There are two types of stress. The first, acute stress, usually happens in response to a sudden dramatic situation, such as a short notice demand from a boss, an accidental injury, discovering marijuana under your teen’s mattress, etc. In acute stress, your body immediately goes into the fight-or-flight state known as the stress response. However, once the situation is under control, your biochemical state returns to normal in 20-60 minutes.
The other type of stress, chronic stress, is exactly what its name describes. It means the fight-or-flight mechanism stays elevated due to a lasting anxiety-provoking situation over which you have little or no control. Chronic stress is bad news for the brain. Here’s why.
The fight-or-flight response is automatic when we perceive a threat to our physical, mental or emotional well-being. The body becomes super prepared to flee or stay and defend itself in what feels like the blink of an eye. Biochemical and electric signals flood the body, resulting in a superfast release of hormones into the bloodstream:
- Adrenaline and noradrenaline (increases heartbeat and breathing rate for more energy, increases clotting factor in the blood in case of injury, enhances perception ability such as pupil dilation, strengthens muscle tension to prepare for action but can lead to trembling)
- Release of cortisol (makes more glucose – a sugar – more available for energy, helps prevent inflammation, regulates digestion and blood pressure, helps with immune response)
Chronic stress and the brain
The problem with chronic stress is the body doesn’t have a chance to return to normal. This means that cortisol levels in the blood remain high. In turn, this leads to long term higher blood sugar levels, metabolic changes that foster weight gain, and damage to the immune system. But that’s not all. A new study from Harvard specifically looked at the impact of sustained elevated cortisol on the brain.i What they found is sobering. For study participants (average 48.5 years old) with no dementia at baseline, those who had chronically elevated cortisol blood levels during the 8-year follow-up period had lower brain volumes (smaller brains) and impaired memory function—even before symptoms started to show.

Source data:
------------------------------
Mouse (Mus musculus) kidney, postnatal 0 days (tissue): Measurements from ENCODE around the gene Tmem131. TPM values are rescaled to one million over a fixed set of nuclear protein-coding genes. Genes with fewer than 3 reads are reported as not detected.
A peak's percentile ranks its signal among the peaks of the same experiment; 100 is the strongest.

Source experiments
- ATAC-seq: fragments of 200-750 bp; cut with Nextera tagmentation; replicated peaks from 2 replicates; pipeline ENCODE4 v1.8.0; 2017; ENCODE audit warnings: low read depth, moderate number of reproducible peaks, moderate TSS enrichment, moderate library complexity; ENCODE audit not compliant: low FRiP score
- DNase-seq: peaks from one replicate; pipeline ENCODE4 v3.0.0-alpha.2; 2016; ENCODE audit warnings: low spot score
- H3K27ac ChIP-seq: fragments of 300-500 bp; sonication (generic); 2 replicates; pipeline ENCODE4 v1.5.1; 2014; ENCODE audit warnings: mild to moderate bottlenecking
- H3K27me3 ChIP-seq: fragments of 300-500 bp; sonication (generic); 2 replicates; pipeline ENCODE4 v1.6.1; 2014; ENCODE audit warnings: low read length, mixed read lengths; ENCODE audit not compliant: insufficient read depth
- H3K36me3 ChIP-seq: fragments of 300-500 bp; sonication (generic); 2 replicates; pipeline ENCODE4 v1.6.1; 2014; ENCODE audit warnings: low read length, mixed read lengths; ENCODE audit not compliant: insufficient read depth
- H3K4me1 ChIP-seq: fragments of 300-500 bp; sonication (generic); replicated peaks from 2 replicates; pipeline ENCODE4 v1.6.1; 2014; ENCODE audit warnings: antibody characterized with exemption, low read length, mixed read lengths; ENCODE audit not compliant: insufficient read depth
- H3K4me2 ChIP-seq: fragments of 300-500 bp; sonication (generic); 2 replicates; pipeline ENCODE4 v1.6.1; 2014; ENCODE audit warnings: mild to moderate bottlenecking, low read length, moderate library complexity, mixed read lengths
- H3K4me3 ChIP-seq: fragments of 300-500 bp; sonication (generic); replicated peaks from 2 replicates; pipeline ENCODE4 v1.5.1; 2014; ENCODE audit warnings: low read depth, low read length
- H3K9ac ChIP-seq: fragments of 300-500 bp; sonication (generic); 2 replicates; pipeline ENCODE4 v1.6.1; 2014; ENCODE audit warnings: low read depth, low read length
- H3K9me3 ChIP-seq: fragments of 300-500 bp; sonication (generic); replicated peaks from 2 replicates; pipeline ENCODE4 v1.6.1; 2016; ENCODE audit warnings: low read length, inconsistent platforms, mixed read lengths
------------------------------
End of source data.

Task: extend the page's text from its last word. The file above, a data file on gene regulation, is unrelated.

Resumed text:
Essential tremor: a source of chronic stress
For individuals with essential tremor (ET), stress becomes a fact of daily life. The problem-solving involved in preparing and consuming food and beverages, the frustration of fumbling to get dressed, the helplessness when trying to write or type, the embarrassment of being stared at in public, and many more different situations is a source of constant stress. It seems so unfair that a physical condition also compromises one’s physical and cognitive health due to chronic stress and elevated cortisol.
4 reasons to manage chronic stress due to ET
A review of the paragraph on chronic stress and the brain shows us four reasons why stress management is especially important for those with ET:
- High levels of cortisol eventually make the body resistant to insulin. Over time, the pancreas struggles to keep up with the high demand for insulin, glucose levels in the blood remain high, the cells cannot get the sugar they need, and the cycle continues.ii Theoretically, this increases the risk for diabetes.
- Cortisol affects several mechanisms that have to do with fat storage, appetite and cravings. Not only does chronic stress raise the chances of weight gain, but gaining unwanted weight often increases the emotional – not to mention the physical – stress in a person’s life.
- The ways in which cortisol reduces inflammation will eventually suppress the immune system if they linger. This means a person becomes more prone to colds and other illness, and possibly to autoimmune disorders that are difficult to treat and cure.
- Memory impairment (and possibly losing brain volume) influences quality of life for the worse. Coping with ET requires keeping track of many things, and good problem-solving skills.
There is broad consensus that stress management should include healthy eating, regular exercise, 7-8 hours of nightly sleep, rewarding family and social relationships, and having fun. There are also stress management “boosters” that may take 6+ weeks of daily practice to start seeing results, but they really work:
- Calming breathing techniques
- Daily deep relaxation of muscles (e.g. tense/release practice or other similar exercise)
- Activities in line with your values that give your life meaning or purpose
With particular regard to ET, chronically higher levels of adrenaline and noradrenaline may also aggravate tremors due to increased muscle tension.
Acquiring good stress management skills is well worth the time and effort. To paraphrase ancient words of wisdom, for those with ET stress management is its own reward.
iEchouffo-Tcheugui JB, Conner SC, Himali JJ, Maillard P. Circulating cortisol and cognitive and structural brain measures: The Framingham Heart Study. Neurology. 2018 Oct 24. https://www.ncbi.nlm.nih.gov/pubmed/30355700